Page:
WSCC MEDIA RELATIONS
Wallace State Community College continued its annual Arts In April author forum recently, welcoming notable storyteller Nina Reeves to campus.
Reeves, a Mississippi native and Birmingham resident, has served as an educator and minister for more than 40 years, while carving out a career as a professional storyteller. During her Wallace State presentation, Reeves entertained an attentive Burrow Center crowd, sharing some of her favorite tall tales and offering advice about what makes a successful storyteller.
“All of you have stories. All you need to do is begin to tell your stories. Tell the stories to your friends; tell them to your family. If you really want to practice, get out your iPhone or iPad and record yourself and listen,” Reeves said. “Each of you can finish this sentence: ‘One of my grandparents is ___.’ We’ve all heard our grandparents tell stories or know a crazy story about someone in our family, so that can always be a place to start.”
Reeves began her initial storytelling career at Camp Sumatanga, a United Methodist Church retreat, and eventually developed into a distinguished storyteller, speaking at churches and events across the United States, including the National Storytelling Festival in Jonesboro, Tenn., each year.
“It all started around a campfire (at Sumatanga). We would sit around and tell stories. I had met (storyteller) Dick Chase at a workshop and began to tell some of his stories around the campfires. People would then say I’ve got a storybook you need to read and after that it began to bloom, I began to tell stories,” Reeves said.
Growing up in Mississippi, Reeves spent a few summers much differently from a lot of her friends because her grandmother was a partner of a traveling carnival company. She shared those vivid memories with the Wallace State audience, describing in great detail the Ferris wheel, which at the time cost only 10 cents to ride, and the spider lady, tattoo lady, gypsies and all other aspects that made the carnival such a memorable impression during her childhood.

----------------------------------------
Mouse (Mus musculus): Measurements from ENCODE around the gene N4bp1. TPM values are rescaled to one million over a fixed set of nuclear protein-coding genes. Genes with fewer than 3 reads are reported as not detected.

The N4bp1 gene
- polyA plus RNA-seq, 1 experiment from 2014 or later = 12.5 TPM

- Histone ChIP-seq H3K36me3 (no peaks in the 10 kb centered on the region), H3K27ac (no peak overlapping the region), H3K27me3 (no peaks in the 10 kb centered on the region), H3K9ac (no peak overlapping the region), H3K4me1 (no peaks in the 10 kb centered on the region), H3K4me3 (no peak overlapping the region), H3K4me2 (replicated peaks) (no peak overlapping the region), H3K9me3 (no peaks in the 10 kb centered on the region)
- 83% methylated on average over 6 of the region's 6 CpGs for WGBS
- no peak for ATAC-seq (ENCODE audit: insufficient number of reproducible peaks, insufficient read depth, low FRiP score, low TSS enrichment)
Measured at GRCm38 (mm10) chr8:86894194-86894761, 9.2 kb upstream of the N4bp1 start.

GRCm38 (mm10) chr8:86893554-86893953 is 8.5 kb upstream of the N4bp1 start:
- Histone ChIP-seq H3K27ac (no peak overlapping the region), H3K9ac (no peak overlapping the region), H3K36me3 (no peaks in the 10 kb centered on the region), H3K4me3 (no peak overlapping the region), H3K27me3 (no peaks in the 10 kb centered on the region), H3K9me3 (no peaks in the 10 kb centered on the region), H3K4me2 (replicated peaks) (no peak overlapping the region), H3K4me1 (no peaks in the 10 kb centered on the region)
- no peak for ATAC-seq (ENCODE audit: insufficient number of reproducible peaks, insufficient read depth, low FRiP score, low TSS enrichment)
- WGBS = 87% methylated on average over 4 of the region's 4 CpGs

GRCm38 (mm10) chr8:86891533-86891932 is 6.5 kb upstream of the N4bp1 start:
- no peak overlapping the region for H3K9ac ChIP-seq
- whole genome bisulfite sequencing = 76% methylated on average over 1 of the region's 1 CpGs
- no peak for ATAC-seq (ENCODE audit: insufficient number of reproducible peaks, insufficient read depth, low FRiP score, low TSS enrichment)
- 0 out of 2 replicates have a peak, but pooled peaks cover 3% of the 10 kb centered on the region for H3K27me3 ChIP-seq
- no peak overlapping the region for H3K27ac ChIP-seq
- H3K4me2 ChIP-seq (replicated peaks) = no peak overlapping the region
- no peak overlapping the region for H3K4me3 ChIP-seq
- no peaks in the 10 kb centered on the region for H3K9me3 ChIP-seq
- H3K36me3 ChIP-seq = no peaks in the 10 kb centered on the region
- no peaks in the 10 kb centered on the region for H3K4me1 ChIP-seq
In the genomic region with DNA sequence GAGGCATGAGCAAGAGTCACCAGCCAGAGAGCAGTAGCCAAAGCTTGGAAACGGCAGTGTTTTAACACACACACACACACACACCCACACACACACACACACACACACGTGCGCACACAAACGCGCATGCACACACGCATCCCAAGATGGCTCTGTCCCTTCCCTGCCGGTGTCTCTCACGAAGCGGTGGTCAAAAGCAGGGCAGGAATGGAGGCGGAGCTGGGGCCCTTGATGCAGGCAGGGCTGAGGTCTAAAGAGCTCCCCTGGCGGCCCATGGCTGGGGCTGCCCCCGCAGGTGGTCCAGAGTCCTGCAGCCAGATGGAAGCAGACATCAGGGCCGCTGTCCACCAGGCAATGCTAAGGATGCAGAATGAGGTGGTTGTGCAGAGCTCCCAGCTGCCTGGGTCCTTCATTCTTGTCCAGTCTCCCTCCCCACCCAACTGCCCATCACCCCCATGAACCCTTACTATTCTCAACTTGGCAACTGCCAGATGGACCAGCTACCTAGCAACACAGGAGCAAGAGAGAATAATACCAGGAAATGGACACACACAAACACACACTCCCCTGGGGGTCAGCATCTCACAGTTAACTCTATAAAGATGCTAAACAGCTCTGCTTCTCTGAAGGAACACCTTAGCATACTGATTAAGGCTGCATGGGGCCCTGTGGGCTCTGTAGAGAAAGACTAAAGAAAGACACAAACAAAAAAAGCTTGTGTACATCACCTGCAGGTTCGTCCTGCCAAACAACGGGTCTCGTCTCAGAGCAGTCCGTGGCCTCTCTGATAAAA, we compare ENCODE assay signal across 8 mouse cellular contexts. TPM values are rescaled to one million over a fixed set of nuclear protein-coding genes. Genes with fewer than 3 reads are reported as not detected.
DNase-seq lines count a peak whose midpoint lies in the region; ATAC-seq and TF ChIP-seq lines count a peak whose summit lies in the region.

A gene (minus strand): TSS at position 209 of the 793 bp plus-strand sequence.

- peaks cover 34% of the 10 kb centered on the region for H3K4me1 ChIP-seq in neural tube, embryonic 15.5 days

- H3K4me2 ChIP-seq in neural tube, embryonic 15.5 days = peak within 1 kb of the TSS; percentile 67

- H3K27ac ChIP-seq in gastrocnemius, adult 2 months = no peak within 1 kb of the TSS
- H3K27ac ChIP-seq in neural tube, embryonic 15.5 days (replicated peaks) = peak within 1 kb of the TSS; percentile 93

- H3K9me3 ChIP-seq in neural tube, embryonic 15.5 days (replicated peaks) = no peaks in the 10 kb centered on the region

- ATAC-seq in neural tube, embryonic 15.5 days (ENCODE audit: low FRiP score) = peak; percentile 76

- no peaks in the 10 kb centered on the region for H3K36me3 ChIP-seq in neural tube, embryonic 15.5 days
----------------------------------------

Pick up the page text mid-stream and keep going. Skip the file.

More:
Reeves also revealed some of her favorite storytelling works from peers, citing stories called “Ole Joe and the Carpenter” and “The Old Woman and the Water.” She added that some of her favorite historical storytellers were Chase and Alabama’s Katherine Windham Tucker.
Other interesting tidbits Reeves offered were that there are more than 700 versions of both Cinderella and Red Riding Hood and most fairy tales include a character venturing into the woods because it can symbolize changing one’s life or direction.
“We all go into the woods at some point in our lives,” Reeves said.
Wallace State students in attendance thoroughly enjoyed the storytelling hour.
“I believe Ms. Reeves did a wonderful job telling us stories. They were very entertaining and exciting,” said Alex Summers.
Added Casey Nelson: “Ms. Reeves captivated the audience, and drew many laughs and questions at the end. Throughout the speech she used her public speaking prowess, quick wit, and relatable personality to keep the audience interested.”
Prior to the storytelling event, the Wallace State English Department and Sigma Kappa Delta student members hosted a breakfast for Reeves.
The seventh annual Arts In April celebration continues throughout the remainder of the month, an event that attempts to entice people to campus for a variety of interests, including theatre, choral and band performances.
For more information about Wallace State and for a detailed list of Arts In April events, visit wallacestate.edu.